NewsAs the community manager for MMO developer Cryptic Studios, Nicole Hamlett's role is particularly long-term. No community manager's job ends when a game ships, but with an MMO the position becomes all the more crucial. Gamasutra spoke to Hamlett for the fourth part of our series of interviews with community managers from several companies -- publishers, publisher-owned studios, and independent studios. Previously,we featured 2K Games' Elizabeth Tobey, Naughty Dog's Arne Meyer, and Bethesda Game Studios' Matt Grandstaff. Hamlett is currently focusing on Atari-owned Cryptic's two announced upcoming games, Star Trek Online and Champions Online. (Cryptic originally developed City of Heroes and City of Villains for NCsoft before the games were passed off to Paragon Studios.) Here, she discusses her experience in editorial and marketing before landing a community gig, the duties of an MMO CM, the overlap and separation between marketing and community, and the essential qualities of the job. In your view, what is a community manager? In particular, what is the role of a community manager for an MMO? Nicole Hamlett: Most people aren't sure what a community manager does these days. Or, worse, they think a community manager is a glorified forum moderator. That certainly isn't correct. Thankfully, quite a few companies are getting wise to the job and giving their community managers quasi-marketing roles. This is because the primary goals for a CM are user acquisition and retention -– the same goals of a marketer. That means we use whatever tools we have available to acquire new people for our community and then make them happy enough to stay. Pre-launch, available tools might include social networking, contests, game feature reveals, etcetera. Whatever it takes, right? I encourage my OCR [online community relations] folks to visit the forums and interact, but not spend all their time there. I think work hours are better spent coming up with ways to make our community's time more enjoyable when they are with us. How did you end up in your current position? NH: I came into development in a roundabout way. I started in editorial, working for a gaming community website and then moved into a developer relations role where I spent a lot of time interacting with community managers and PR reps to gather content, generate stories, collect assets – whatever I could get my hands on. It occurred to me later that I would really enjoy working with communities on that side of the fence. I was fortunate enough to get a job with NetDevil and then Cryptic. Now I do just that. Does previously being in the press and then marketing side give you any insight into community, or are the disciplines too separate? NH: Oh, I absolutely think my past editorial experience gives me insight. Walk a mile in someone else's shoes, you know? I believe that every decision I make in regard to my community stems from what I wished I could have seen when I was part of the community on the receiving end. So, my experience allows me to better understand what community participants and fansites are looking for, and it gifts me with a general idea of what's newsworthy when we come up with content ideas and plans. When I'm looking to fill an OCR role, I scan resumes both for past experience and editorial background. I think it helps. In fact, when people ask me how they can get into the industry, I point them to the various editorial websites and tell them to start there. That's where we look, anyway. One sentiment I have gotten from community managers is that the role is very much still being felt out, and has not yet had time to be well-documented or taught. Would you agree with that characterization? How have you gone about defining your own place? NH: It's a valid statement. Everyone has their own idea of how a community needs to be run; however, if you ask a hundred community managers what they think they should be doing, I'll bet you'll see a consensus. Personally, I have been extremely fortunate in that I have had really amazing directors who have said, "Do what you think works. It's your expertise." Of course, I also have the advantage of having some really incredible friends who have been doing community for a long time. I take pieces of their expertise, add in some of my own ideas, and throw it all out there. If it works, great. If it doesn't, I still have the director-given freedom to change it. I've gotten the sense that although they work together in many cases, there are times when community and marketing/PR don't see eye to eye, due to the difference between the driving a message and fostering discussion -- have you found that to be the case? NH: Well, as much as we are the same, we're different. Marketing and PR tries to sell the game. They do this utilizing high-level tactics. Community also obviously wants to sell the game, but we go about it differently. I think our focus is on the players and what they want to see -- what they want to hear. We work very hard to give them a sense of what is under the outer layer that marketing provides. How much of your job is focused on actual direct interaction with the community itself? NH: I interact directly with the community on a daily basis. As I've gained more responsibility, it becomes increasingly hard to do so, but I make an effort. I think that the community should have at least one person that they can identify and attach to. I think you have to build a trust with your community. They need to believe that what you're telling them is truth. So, I try to talk to them every day. How important are social networking sites or techniques to your particular approach, if at all? NH: They are becoming much more important. These days, the community manager has to do things more economically. It's easier for us to do a grassroots marketing campaign through Facebook or Twitter, for example. We have the job of stealth acquisition and these social networking sites are the best place to gain new community members. It's easier to branch out when you can reach people who have targeted interests. Do you have ways to measure the "success" of the community, be it through specific metrics or tracking, or more subjective observations? NH: I'd like to say that it's all very standardized; it's just not. Benefits are still, largely, intangible. I would like to see more concrete methods used to gauge success, actually. My team uses a variety of metrics to determine ours. Some are based on forum comments, contest entries, traffic, outside influencers. We are working on getting a better system in place. I've heard from some community managers who can get overwhelmed by the responsibility of dealing with such a large group of people, who tend to be very dedicated. Any tips on how to avoid that, and keep the right mentality? NH: When you deal with any large group of people it can become extremely overwhelming. There are thousands of people who depend on your ability to communicate effectively with them. There are some who border on fanaticism and there have been cases of stalking. It gets very hectic and the pressure is extraordinary at times. Something that I have had to do is separate myself from my job. I go home and I don't read my forums. I try really hard not to work once I leave the office. It allows me to come back the next day with a fresh perspective. With any job, there is absolutely going to be burnout. It's just a matter of making sure you take a step back when it approaches. The world doesn't rotate by the will of our words, after all. Having an old-fashioned thick skin helps, too. I've had a player tell me that I should just do the company a favor and kill myself to save them from having to fire me. I'm pretty grateful that I can laugh that off. An extremely supportive management system helps, too. I think that without them, I would have a harder time with it. Any general tips for those going into community, or hoping to? NH: More and more companies are looking for good community people. I've heard people say that anyone with half a mind and a forum presence can do the job. Sure, they technically can, but they won't be good at it. If you are patient, creative, and a good communicator, find a place at one of the media networks and watch yourself rise to the top. We look for people who can handle a bad forum situation, a tricky communication issue -– people with perseverance and drive. It's not an option to give up in this job. And play on your strengths, damn you! Having a unique perspective on how to keep people interested in a product is always beneficial. Also, you would be surprised at how many people who are not gamers try to get into community management. That's pretty much a requirement. You must play and know games.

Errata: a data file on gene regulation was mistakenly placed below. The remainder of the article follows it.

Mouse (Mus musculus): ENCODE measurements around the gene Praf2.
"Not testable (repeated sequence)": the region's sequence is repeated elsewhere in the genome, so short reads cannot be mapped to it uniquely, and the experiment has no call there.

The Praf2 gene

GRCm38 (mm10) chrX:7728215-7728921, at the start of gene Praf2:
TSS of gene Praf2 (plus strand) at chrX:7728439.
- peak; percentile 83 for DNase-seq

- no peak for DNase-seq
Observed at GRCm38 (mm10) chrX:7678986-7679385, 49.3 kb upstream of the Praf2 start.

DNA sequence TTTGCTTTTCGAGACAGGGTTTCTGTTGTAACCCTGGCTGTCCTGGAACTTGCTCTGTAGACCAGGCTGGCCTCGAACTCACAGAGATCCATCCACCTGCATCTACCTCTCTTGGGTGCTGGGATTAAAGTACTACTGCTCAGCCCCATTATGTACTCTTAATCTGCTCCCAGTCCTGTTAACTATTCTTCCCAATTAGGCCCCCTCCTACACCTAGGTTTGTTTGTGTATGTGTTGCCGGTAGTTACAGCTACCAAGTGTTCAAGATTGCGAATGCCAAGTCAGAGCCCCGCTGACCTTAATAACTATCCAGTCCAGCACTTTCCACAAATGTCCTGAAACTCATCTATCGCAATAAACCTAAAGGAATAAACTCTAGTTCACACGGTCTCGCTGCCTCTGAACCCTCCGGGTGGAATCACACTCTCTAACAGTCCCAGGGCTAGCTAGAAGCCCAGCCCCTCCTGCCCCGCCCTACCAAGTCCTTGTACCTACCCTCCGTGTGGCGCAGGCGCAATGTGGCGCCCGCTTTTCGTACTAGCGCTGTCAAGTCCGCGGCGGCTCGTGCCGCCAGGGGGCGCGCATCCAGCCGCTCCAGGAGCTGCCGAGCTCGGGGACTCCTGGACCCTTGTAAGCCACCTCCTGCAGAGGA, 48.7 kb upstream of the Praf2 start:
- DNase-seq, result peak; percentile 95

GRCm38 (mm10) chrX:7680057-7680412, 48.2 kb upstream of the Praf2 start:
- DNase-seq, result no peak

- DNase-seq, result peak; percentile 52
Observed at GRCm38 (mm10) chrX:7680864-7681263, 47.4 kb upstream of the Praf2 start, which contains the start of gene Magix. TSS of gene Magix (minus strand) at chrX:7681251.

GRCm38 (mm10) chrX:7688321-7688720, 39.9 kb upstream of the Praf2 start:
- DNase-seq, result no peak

The Community Manager Interviews: Cryptic Studios' Nicole Hamlett
In the latest entry in our community manager series, Gamasutra speaks with Nicole Hamlett of Cryptic Studios (Champions Online, Star Trek Online) about being an MMO CM.